Description and working steps
Air-dried soil 30 g was taken and wet-sieved manually through 2000 µm sieve (in a case of our study, the soil was already sieved through the 2000 µm sieve before fractionation, and so, the fraction >2000 µm is absent) by moving sieves up and down 3 cm with 50 repetitions during 2 min. Aggregates which were left on the sieve were collected into the jar. The rest of soil was sieved through the 250 µm sieve by the method described above and stable aggregates which were left on the sieve were collected. The rest of the soil was sieved through the 53 µm sieve by the method described above, which gave another two fractions: >53 µm and <53 µm. All fractions were dried at 105 ºC.
After aggregates dried, 5g of subsample was put into the 50 ml falcon flask, 35 mL of 1.85 g cm-3 sodium polytungstate (SPT) were added and gently mixed with the soil by hand shaking. After that samples were centrifuged at 1250 g for 1 h. The floating material (free light fraction) was collected and washed with deionized water (at least with 200 ml) on the glass fiber to remove SPT. The heavy fraction was rinsed with deionized water (50 ml, 4 times). Then heavy fraction was dispersed in 0.5% hexametaphosphate by shaking for 18 h on a reciprocal shaker. The dispersed fraction was passed through a 2000-, 250-, and/or 53 sieves depending on the aggregate size (see scheme). Mineral fractions were dried at 105 ºC and free POM was dried at 60 ºC before the measurements. For total description, please, see Six et al., (1998)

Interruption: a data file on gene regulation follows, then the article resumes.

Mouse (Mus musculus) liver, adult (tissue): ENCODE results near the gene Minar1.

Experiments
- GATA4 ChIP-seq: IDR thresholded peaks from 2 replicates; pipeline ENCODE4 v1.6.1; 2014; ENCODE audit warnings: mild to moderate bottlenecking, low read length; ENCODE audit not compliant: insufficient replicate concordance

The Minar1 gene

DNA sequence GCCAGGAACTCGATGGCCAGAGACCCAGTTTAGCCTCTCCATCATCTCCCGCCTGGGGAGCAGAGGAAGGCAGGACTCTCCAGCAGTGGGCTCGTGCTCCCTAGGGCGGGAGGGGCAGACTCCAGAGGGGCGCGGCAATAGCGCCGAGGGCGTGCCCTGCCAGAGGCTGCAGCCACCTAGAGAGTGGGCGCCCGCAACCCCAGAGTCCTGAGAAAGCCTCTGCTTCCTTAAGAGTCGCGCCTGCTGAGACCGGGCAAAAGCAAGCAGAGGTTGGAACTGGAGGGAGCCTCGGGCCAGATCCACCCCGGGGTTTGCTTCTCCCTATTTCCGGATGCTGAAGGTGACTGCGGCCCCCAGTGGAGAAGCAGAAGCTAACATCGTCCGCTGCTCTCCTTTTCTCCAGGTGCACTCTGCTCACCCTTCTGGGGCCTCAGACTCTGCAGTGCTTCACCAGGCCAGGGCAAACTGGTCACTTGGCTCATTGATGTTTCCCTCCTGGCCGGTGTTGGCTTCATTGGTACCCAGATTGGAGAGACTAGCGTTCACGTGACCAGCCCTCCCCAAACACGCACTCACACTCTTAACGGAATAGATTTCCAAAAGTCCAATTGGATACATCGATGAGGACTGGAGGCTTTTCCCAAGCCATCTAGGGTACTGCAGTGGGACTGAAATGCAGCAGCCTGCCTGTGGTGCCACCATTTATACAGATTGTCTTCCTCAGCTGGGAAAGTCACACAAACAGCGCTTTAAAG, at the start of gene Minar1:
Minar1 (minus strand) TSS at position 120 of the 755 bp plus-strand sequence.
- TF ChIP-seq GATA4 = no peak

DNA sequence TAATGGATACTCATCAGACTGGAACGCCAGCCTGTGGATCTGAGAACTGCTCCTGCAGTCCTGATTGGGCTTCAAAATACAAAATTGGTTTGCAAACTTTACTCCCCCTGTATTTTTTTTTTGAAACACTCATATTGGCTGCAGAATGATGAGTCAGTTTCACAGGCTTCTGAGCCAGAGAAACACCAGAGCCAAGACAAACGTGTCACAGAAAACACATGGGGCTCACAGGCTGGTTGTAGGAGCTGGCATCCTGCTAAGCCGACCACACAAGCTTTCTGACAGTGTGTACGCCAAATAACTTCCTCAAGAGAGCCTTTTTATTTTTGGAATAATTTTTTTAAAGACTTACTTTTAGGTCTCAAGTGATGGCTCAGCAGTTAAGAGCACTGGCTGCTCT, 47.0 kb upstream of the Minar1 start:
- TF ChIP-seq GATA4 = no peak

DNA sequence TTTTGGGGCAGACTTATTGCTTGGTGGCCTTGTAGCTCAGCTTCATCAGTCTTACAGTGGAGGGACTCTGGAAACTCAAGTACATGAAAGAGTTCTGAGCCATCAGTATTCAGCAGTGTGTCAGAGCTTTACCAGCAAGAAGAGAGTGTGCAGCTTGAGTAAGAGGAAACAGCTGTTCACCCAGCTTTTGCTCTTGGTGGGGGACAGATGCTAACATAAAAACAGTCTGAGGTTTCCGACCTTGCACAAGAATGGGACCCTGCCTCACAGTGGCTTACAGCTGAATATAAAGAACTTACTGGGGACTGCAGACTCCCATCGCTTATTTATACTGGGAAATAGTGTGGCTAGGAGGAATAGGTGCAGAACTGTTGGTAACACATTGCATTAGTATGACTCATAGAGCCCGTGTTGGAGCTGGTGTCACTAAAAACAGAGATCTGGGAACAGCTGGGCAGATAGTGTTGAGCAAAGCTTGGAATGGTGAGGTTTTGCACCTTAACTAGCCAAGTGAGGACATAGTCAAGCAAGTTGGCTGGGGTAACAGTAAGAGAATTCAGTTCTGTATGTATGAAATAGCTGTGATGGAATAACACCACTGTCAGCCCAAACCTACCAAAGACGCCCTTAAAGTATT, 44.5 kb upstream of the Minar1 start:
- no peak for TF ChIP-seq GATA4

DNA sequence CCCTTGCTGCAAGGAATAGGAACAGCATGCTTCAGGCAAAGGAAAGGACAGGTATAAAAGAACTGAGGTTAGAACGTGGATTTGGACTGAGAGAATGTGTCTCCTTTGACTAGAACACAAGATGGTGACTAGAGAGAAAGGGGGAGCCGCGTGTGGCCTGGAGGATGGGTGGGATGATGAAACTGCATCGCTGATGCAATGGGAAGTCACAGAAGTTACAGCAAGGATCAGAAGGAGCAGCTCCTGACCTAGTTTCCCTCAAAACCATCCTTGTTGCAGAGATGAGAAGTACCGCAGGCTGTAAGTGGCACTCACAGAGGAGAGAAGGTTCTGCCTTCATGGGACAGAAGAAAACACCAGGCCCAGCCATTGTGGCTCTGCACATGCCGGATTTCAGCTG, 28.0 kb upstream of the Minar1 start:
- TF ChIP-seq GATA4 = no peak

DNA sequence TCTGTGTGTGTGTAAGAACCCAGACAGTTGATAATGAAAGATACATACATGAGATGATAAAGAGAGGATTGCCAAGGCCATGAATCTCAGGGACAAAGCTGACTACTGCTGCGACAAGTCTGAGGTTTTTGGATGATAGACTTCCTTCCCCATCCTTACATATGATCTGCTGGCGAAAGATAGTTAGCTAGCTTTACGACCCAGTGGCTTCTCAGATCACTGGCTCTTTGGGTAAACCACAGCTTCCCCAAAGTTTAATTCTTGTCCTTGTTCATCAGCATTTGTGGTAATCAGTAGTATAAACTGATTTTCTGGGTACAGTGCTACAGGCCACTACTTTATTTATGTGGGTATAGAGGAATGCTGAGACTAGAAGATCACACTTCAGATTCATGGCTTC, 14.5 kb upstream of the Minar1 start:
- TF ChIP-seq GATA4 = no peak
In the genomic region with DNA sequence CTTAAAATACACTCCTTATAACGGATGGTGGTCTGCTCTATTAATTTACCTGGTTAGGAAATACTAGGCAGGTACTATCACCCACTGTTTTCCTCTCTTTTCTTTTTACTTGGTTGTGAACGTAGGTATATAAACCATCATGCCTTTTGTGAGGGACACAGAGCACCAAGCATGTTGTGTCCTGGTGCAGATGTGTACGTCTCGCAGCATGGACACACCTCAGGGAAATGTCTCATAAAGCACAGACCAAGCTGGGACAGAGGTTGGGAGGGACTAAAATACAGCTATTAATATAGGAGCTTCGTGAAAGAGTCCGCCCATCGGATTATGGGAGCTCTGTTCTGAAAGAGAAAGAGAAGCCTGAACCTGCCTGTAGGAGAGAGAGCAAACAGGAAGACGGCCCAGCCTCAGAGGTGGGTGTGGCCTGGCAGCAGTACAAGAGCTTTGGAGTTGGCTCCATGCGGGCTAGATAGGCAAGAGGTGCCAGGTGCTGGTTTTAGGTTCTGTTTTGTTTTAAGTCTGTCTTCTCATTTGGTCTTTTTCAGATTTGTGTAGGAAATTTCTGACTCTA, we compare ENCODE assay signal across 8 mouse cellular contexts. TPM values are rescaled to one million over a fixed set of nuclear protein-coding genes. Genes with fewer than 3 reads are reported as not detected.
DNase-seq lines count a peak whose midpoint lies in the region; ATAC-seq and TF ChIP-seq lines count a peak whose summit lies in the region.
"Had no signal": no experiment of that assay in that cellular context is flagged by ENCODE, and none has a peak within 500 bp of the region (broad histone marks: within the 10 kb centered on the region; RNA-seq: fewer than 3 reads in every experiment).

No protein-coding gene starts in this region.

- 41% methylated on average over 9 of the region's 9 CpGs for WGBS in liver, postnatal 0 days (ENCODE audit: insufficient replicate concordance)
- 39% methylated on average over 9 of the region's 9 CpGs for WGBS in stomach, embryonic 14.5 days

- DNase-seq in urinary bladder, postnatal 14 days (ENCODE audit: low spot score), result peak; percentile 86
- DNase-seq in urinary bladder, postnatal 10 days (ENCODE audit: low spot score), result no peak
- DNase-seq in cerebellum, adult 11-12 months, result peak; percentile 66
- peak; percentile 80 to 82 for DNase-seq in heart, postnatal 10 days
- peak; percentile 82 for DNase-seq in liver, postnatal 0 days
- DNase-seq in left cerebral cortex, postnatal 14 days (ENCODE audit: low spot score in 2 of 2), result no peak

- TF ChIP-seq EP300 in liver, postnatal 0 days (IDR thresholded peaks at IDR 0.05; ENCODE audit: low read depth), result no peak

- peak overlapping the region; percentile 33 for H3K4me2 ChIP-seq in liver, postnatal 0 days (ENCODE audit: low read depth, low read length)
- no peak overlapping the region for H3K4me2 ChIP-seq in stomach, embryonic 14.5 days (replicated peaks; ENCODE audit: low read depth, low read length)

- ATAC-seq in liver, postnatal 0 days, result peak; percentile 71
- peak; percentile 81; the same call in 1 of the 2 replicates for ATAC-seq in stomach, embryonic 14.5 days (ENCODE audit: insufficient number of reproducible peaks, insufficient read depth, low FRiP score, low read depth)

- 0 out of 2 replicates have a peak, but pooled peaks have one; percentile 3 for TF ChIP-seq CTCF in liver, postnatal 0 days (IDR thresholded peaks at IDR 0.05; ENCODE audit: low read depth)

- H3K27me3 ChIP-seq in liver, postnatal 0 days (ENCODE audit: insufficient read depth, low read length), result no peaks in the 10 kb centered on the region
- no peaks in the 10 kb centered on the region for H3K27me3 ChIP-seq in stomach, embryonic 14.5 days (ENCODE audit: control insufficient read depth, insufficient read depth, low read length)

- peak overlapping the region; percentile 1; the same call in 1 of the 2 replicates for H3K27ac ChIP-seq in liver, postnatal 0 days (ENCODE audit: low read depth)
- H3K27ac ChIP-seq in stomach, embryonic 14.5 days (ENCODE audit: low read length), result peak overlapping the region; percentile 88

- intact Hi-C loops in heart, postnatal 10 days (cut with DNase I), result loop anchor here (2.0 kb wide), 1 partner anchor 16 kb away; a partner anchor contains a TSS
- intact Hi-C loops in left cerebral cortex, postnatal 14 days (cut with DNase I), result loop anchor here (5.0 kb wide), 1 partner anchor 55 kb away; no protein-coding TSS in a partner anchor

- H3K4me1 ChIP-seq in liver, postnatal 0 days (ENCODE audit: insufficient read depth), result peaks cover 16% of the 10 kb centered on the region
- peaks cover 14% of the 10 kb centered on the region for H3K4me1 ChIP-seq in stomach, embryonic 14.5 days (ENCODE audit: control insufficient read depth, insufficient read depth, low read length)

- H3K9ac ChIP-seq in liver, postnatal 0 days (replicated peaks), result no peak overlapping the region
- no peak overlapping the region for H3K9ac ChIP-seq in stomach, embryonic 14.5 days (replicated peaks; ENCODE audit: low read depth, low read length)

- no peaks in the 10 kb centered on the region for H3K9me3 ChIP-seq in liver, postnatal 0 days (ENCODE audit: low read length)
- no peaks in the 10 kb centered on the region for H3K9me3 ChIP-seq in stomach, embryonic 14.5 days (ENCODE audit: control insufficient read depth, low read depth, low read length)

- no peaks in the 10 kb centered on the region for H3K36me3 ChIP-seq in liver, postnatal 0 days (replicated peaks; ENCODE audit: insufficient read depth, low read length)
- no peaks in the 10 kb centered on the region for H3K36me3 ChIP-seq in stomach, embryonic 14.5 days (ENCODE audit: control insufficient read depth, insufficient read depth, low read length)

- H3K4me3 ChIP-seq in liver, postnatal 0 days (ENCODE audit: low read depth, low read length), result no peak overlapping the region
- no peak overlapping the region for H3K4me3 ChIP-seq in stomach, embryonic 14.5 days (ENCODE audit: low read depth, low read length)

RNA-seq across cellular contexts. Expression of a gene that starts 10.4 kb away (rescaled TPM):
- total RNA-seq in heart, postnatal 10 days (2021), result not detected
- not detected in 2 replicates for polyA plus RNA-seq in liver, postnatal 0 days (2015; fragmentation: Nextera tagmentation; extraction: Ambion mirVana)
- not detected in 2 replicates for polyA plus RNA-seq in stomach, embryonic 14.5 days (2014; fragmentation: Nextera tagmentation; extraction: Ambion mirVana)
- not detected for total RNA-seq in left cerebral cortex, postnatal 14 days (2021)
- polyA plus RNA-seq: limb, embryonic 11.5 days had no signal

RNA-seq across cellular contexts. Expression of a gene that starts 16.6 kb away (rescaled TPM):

Initially, the method was intended to isolate SOM fractions that relate to soil structure.
The advantage of the method is the separation of intra-aggregate POM and mineral fraction after the separation of water stable aggregates. This help to avoid mixing of intra-aggregate POM (and mineral associated C) from various aggregate size classes like in simple density fractionation.
High time and space requirements.
Six, J., E.T. Elliott, K. Paustian and J.W. Doran. 1998. Aggregation and soil organic matter accumulation in cultivated and native grassland soils. Soil Science Society of America Journal 62: 1367-1377. (Adapted from)